Practical Ecommerce

How to Set Up a Twitter Card for Your Ecommerce Site

With a bit of data, online retailers can improve the way products are shared on Twitter, defining a specific image and description to be displayed and improving tracking with Twitter Card Analytics.

Online retailers want shoppers to share products on social media. When a visitor tweets about a product, she is essentially endorsing that product, sharing the product with her friends and family. That sort of sharing can lead to sales.

How Twitter Cards Work

When someone posts a tweet that contains a URL, Twitter fetches the page content and looks for specific metadata fields. When those fields are present, Twitter will display a “card” rather than just a link when the tweet is expanded in the timeline or when the tweet is viewed directly.

This is a Twitter Card for a Threadless t-shirt. Notice the large image with the description below replaces a simple link in the tweet.

This is a Twitter Card for a Threadless t-shirt. Notice the large image with the description below replaces a simple link in the tweet.

Ultimately, the person tweeting can still impact or override how the tweet will appear, but including the Twitter Card metadata will provide a baseline of sorts so that your products are most often presented with an image and product description that your site defines.

Each piece of metadata is a key-value pair. This sort of arrangement will be familiar to web developers — the “key” is a unique data identifier and the “value” is the data itself or a pointer to the data. Also, Twitter Card metadata can typically be added programmatically in an ecommerce platform’s theme or template files.

In the example code below, the key is “twitter:card” and the value is “summary.”

<meta name="twitter:card" content="summary" />

Add Twitter Card Metadata to Product Pages

Metadata is placed in the head section of an HTML document. For Twitter Cards to work, there are a few required metadata fields.

The first field identifies the card type. Twitter previously offered a “product” card specifically for ecommerce, but Twitter deprecated it in 2015. This left online retailers with two card types for product detail pages: the “summary” card and the “summary with large image” card.

The summary card will display an image with an inline description.

<meta name="twitter:card" content="summary" />
This is a summary Twitter Card from Beardbrand's website, notice the image and description are inline.

This is a summary Twitter Card from Beardbrand’s website, notice the image and description are inline.

The summary with large image uses a larger image with a description below it.

<meta name="twitter:card" content="summary_large_image" />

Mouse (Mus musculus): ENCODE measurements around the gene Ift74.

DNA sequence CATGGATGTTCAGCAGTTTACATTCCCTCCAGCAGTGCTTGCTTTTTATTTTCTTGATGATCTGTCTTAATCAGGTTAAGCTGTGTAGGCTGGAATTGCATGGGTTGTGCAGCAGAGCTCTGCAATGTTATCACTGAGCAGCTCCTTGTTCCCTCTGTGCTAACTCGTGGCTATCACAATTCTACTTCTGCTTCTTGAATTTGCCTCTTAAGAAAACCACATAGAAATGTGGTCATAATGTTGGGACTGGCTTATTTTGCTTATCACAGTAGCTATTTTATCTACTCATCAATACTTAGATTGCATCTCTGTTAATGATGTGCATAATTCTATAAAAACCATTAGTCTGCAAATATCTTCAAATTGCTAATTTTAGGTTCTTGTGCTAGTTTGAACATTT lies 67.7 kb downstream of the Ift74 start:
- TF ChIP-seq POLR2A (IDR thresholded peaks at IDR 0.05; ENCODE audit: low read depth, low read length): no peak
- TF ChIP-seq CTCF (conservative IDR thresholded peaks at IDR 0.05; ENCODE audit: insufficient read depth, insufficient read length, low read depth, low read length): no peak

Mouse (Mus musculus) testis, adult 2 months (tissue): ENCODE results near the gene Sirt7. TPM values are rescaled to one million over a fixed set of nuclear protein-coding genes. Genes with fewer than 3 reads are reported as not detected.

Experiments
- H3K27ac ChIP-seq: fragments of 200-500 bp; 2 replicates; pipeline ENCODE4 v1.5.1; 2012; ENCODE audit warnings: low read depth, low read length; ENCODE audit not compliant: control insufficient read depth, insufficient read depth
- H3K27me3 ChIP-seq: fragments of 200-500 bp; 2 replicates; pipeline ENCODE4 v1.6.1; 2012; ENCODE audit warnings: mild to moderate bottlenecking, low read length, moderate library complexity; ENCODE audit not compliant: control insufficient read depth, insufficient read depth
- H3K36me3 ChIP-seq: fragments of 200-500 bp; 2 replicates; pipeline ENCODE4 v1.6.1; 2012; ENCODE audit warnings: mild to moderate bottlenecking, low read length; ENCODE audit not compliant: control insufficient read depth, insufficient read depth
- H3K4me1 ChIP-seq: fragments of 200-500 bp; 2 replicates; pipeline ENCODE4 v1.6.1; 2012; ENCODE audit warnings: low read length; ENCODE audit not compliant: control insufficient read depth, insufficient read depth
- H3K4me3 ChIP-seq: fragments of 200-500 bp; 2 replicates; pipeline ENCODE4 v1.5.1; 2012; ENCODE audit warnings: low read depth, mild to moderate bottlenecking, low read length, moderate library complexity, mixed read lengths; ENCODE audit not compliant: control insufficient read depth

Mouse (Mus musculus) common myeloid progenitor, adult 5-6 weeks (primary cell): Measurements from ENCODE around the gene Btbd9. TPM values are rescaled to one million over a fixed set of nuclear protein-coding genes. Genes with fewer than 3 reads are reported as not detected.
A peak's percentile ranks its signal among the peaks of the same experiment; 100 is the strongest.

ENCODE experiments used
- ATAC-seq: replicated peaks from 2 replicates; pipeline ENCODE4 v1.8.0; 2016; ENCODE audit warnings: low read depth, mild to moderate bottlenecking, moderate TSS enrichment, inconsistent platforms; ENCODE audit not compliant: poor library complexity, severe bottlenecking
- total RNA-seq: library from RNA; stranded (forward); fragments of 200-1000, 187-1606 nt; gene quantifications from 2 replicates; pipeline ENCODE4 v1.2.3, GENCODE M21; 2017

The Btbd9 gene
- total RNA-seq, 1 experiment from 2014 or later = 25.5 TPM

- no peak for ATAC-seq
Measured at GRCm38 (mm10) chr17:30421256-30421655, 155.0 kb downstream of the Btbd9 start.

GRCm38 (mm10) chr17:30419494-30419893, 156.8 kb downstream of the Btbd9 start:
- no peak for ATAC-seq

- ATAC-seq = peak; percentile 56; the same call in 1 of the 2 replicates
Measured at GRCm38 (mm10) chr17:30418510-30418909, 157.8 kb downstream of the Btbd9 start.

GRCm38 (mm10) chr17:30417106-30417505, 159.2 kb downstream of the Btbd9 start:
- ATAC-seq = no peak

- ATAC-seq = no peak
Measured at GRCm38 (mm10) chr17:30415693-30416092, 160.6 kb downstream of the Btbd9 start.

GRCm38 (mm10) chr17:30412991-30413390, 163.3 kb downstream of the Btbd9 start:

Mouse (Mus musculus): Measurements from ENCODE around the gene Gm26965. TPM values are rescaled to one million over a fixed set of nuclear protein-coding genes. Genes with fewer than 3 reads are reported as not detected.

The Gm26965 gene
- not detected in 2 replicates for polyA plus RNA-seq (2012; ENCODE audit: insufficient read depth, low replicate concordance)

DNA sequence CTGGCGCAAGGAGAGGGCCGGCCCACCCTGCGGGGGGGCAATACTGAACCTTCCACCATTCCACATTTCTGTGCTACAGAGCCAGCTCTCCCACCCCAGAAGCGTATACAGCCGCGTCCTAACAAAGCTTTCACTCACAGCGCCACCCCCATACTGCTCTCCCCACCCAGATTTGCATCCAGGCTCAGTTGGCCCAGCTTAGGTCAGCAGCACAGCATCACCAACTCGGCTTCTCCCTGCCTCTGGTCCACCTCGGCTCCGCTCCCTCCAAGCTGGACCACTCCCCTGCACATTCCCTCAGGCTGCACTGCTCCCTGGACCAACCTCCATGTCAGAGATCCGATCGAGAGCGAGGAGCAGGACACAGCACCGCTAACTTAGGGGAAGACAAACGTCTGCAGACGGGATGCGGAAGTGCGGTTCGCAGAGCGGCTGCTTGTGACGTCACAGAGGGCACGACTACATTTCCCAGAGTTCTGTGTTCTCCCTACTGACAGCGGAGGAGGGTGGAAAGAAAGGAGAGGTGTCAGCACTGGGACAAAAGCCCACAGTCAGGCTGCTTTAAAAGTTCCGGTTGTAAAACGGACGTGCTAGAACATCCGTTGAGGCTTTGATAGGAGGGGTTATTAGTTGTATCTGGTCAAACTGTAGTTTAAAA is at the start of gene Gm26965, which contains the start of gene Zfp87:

This is a summary with large image Twitter Card for a t-shirt from Design By Humans. The product image, a t-shirt design in this case, is the center of attention.

This is a summary with large image Twitter Card for a t-shirt from Design By Humans. The product image, a t-shirt design in this case, is the center of attention.

The site metadata field tells Twitter the handle for the website. For example, the metadata below comes from the Beardbrand.com and points to Beardbrand’s Twitter handle.

<meta name="twitter:site" content="@beardbrand"/>

The description meta tag passes a description for Twitter to display on the card. Try to keep this description relatively short.

<meta 
    name="twitter:description" 
    content="Black Marble beard oil is a collaboration..."/>

It is worth mentioning that Twitter bases its card meta fields on Facebook’s Open Graph. So for a few tags, including description, you can use the Facebook Open Graph tag instead. This way, you do not have to create almost identical meta tags for the two platforms. Bottom line, if you have an Open Graph description meta field, use it for your Twitter card too.

<meta 
    property="og:description" 
    content="Black Marble beard oil is a collaboration..." />

Similarly, you can provide Twitter with a product name for the Twitter Card with either a “twitter:title” or an “og:title” meta field. Here are the two examples.

<meta 
    name="twitter:title" 
    content="Black Marble Beard Oil - LIMITED EDITION" />
<meta 
    property="og:title" 
    content="Black Marble Beard Oil - LIMITED EDITION" />

When you pass Twitter the image URL, you may again choose to use Twitter’s card-specific field or Facebook’s Open Graph field.

<meta 
    name="twitter:image" 
    content="https://cdn.shopify.com/s/files/...">
<meta 
    property="og:image" 
    content="http://cdn.shopify.com/s/files/...">

Twitter allows you to set the image’s alt property, “twitter:image:alt.”

Test and Launch Your Product’s Twitter Card

Once you have the Twitter Card metadata included on your site, test it using the Twitter Card Validator. This simple tool will give you an idea of how your card will look. If the Twitter Card fails, use the troubleshooting page to help resolve the problem.

If you are happy with how the Twitter Card works in the validator, try tweeting the URL on your own Twitter account.

Twitter Cards appear on Twitter Analytics. You can therefore track how your product pages are shared on Twitter.

Finally, it can take a few days for Twitter to begin honoring your Twitter Card. If the Card is not working as expected in, say, a week, return to the validator and troubleshooting pages.

 

Armando Roggio

Armando Roggio

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Comments ( 2 )

  1. Carlos Rivera September 15, 2016 Reply

    I enjoyed this tutorial. Thank you!

    • Armando Roggio September 16, 2016 Reply

      Thanks Carlos.